Because of concerns around the coronavirus, the Butterfly Conservation/Dorset Wildlife Trust meeting scheduled for 10 March has definitely been cancelled. We are currently taking a decision about our ‘Butterfly Trends in North Dorset’ meeting on 20 March, so please check this website before travelling to it. Continue reading
We have had two reports recently of Glanville Fritillaries in North Dorset! Continue reading
This very tired-looking Duke of Burgundy turned up in a very surprising place: Continue reading
We asked you recently to paint Dorset yellow by reporting Brimstones – now we want you to look out for Orange Tips as well! The map shows Continue reading
Do you have any interesting or notable butterfly/moth experiences to share with our members? Continue reading
Our Branch AGM is not far away. Would you like to join our Committee? If so, let us know, and we can arrange to suggest you for election at the meeting, or you Continue reading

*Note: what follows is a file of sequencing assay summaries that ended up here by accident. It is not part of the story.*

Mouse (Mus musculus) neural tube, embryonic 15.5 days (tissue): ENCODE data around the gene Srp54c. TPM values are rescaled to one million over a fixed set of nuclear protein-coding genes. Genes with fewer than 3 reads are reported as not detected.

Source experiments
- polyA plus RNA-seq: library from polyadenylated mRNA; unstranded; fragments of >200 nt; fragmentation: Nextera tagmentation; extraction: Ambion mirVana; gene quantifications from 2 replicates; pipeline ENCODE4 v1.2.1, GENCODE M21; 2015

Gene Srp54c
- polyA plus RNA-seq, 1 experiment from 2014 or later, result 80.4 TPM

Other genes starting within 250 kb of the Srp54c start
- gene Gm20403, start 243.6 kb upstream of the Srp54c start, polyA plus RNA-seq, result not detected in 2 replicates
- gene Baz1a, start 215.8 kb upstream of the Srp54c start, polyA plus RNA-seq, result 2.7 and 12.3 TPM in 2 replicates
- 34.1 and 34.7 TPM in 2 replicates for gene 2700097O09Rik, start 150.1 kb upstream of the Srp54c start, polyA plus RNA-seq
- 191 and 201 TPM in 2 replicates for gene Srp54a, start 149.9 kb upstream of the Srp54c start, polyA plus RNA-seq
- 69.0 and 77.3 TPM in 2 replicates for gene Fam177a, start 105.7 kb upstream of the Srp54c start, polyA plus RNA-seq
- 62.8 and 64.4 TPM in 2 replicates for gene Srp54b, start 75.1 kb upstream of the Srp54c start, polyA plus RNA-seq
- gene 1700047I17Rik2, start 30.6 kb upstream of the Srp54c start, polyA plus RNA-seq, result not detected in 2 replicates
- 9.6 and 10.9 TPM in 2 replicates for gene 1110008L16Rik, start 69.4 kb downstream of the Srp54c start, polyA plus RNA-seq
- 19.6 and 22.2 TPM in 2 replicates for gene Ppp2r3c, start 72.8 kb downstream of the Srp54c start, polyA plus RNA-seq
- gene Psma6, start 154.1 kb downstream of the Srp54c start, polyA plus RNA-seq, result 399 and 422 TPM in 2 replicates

Silver-studded Blue. Photo: Peter Salmon
Peter spotted this male Silver-studded Blue while at Bourne Valley NR on 30/06/18.
This delightful butterfly is found in close-knit colonies, with individuals rarely flying any distance.
The newly-emerged larva feeds on the tenderest parts of the foodplant, including young shoots, buds and flowers. The larva is often found in the presence of ants, especially the black ant Lasius niger, which are believed to offer the larva some form of protection against parasites and other predators.
Brian Arnold sent us the above photo, taken on 14 August. Dingy Skippers are usually around in May and June Continue reading
Hummingbird Hawk Moth. Photo: George McCabe
George found this Hummingbird Hawk Moth in his house at Weymouth on 4/07/18 and says when he tried to catch it to put it safely outside, it played dead!
An immigrant species which sometimes occurs in large numbers, especially if there’s an extended period of warm weather or southerly airflow.
It flies in the sunshine and hovers in front of flowers, sipping the nectar with its long proboscis, very much like the hummingbird which gives it its name.
The larvae feed on bedstraw (Galium), and some of these may hatch and give rise to autumn adults in an influx year.